Canada's polar bear population is rapidly shrinking, according to a research
Particularly in Hudson Bay, researchers report a sharp decline in the number of female bears and cubs.
According to a recent government assessment, polar bears are rapidly disappearing from the western part of Hudson Bay at the southernmost point of the Canadian Arctic.
Particularly, the number of female bears and their pups has dramatically decreased.
Every five years, scientists have flown over the area, which includes Churchill, a popular tourist attraction dubbed the "polar bear capital of the world," to count the bears and estimate population trends.
They observed 194 bears during the most recent survey, which was conducted in late August and early September 2021, and based on that count, they calculated that there were 618 bears overall, down from 842 five years earlier.
According to the study, there may be a decline in the abundance of the WH (Western Hudson Bay population) based on comparisons between aerial survey estimates from 2011 and 2016.
Additionally, between 2011 and 2021, "substantial reductions in the number of adult female and subadult bears [cubs] were revealed."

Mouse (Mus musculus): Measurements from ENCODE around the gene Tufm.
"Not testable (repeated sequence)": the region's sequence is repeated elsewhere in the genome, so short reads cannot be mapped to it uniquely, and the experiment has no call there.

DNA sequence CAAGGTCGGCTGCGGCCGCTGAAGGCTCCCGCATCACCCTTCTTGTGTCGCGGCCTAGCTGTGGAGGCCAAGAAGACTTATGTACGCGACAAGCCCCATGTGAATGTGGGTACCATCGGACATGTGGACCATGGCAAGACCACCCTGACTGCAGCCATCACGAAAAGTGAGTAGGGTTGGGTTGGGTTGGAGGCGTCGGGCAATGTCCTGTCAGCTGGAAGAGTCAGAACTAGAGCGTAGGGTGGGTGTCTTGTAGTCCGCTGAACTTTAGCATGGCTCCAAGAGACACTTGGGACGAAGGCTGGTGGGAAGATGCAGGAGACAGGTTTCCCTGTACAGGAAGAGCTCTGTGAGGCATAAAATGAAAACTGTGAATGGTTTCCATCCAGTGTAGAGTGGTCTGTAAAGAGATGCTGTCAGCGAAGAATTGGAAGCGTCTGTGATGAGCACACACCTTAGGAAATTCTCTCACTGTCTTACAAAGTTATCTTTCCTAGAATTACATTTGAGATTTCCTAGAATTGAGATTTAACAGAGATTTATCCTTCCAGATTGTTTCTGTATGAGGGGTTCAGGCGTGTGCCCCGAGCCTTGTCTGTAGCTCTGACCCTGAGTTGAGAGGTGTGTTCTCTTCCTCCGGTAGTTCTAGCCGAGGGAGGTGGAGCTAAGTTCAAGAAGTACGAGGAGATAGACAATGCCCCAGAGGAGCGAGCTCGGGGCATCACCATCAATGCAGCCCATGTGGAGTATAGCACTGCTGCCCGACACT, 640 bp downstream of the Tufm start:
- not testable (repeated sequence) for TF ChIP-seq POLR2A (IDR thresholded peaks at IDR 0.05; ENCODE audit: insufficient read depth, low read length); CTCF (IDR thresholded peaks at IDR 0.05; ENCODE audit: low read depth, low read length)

The researchers concluded that "the observed decreases are consistent with long-standing expectations regarding the demographic consequences of climate change on polar bears."
They also suggested that the population drop may have been caused by bears being relocated to nearby areas and by shooting.
As a result of the far north warming up to four times faster than the rest of the world, the sea ice habitat for bears has been disappearing at an alarming rate.
The thickness of the sea ice has decreased, and it now freezes longer in the fall and breaks up earlier in the spring.
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